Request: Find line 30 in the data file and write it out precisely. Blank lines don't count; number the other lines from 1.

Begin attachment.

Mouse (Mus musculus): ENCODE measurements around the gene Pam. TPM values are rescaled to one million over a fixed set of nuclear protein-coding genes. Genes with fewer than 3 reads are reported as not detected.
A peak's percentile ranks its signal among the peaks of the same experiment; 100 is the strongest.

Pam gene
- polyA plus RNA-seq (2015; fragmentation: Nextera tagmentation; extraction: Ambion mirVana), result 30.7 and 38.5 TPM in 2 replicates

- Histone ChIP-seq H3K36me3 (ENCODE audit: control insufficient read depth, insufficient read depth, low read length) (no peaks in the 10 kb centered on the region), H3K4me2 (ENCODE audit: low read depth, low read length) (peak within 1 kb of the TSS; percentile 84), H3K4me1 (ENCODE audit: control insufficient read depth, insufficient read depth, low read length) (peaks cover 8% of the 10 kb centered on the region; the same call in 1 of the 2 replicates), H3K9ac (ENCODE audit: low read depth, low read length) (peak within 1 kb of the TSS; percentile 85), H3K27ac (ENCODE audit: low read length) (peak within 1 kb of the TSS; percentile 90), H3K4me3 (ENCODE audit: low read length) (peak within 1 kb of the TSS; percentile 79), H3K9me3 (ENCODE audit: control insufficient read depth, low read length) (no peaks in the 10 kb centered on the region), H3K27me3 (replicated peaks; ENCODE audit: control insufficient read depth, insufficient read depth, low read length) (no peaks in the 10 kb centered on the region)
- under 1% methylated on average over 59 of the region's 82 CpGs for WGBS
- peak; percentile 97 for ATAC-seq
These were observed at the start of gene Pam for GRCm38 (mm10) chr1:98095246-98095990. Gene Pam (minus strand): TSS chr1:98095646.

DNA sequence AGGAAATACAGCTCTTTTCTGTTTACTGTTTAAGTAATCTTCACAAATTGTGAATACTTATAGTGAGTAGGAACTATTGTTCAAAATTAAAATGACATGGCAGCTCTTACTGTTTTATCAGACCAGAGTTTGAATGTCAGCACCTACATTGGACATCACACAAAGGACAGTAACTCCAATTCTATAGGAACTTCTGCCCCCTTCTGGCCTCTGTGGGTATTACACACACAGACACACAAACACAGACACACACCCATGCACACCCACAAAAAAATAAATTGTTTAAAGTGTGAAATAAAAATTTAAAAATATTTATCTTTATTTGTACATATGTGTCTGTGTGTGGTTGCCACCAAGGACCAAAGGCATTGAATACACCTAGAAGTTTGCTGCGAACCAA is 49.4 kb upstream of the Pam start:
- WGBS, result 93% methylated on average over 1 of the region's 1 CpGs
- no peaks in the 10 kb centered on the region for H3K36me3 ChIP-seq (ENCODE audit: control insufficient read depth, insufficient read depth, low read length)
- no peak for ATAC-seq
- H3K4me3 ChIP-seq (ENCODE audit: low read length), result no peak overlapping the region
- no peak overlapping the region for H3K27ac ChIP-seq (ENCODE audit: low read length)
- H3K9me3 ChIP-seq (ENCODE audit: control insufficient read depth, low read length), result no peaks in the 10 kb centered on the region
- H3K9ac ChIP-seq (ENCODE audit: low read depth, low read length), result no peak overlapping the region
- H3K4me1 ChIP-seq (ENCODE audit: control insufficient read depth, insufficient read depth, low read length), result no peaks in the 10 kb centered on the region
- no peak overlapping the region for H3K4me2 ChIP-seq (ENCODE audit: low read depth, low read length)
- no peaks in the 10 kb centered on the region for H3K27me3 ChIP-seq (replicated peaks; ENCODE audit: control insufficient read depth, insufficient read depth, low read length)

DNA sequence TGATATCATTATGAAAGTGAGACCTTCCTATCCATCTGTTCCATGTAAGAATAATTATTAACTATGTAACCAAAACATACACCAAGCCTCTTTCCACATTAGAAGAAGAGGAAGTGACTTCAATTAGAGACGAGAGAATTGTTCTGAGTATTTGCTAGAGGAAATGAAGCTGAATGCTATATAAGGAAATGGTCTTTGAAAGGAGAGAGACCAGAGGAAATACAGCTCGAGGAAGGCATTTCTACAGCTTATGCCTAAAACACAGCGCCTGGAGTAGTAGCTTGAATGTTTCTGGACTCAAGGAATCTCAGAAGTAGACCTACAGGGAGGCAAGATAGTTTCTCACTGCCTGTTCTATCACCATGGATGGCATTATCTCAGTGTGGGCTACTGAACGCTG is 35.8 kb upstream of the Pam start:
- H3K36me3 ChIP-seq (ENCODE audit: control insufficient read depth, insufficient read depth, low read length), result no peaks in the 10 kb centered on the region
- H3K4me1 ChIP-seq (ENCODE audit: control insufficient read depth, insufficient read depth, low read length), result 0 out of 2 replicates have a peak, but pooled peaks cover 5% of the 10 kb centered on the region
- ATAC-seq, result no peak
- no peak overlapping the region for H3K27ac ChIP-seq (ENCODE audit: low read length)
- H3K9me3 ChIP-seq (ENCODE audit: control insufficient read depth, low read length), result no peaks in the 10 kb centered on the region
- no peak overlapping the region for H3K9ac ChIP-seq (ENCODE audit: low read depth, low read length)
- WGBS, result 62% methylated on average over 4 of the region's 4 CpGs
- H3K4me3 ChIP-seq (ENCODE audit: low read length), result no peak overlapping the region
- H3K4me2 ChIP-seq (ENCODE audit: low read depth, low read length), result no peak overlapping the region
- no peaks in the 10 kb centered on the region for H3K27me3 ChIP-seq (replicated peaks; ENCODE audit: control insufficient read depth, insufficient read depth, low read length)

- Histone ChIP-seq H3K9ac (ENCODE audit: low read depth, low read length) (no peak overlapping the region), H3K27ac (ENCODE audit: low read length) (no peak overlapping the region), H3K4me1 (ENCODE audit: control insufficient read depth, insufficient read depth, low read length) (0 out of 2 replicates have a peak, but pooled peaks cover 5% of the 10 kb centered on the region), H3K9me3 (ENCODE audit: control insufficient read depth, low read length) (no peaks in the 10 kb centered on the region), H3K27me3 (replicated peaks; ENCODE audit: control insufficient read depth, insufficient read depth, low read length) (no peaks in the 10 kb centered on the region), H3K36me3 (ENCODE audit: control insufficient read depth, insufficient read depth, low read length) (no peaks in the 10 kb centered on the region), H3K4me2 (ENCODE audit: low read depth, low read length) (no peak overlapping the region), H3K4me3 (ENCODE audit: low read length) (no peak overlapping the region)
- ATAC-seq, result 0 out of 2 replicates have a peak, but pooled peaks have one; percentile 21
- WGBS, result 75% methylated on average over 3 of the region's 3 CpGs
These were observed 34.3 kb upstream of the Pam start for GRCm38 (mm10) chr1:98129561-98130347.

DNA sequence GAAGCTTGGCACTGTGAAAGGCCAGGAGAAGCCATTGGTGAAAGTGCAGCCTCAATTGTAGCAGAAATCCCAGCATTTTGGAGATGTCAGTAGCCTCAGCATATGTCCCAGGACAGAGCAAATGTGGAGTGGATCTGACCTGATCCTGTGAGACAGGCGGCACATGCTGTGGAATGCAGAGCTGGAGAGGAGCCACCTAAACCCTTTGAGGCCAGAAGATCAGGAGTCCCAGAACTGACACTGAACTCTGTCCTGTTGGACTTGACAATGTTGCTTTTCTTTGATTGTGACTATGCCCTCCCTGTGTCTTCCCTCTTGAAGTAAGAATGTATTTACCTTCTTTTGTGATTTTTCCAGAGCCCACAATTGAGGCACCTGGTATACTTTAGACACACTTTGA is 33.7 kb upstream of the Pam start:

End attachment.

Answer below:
- no peaks in the 10 kb centered on the region for H3K27me3 ChIP-seq (replicated peaks; ENCODE audit: control insufficient read depth, insufficient read depth, low read length)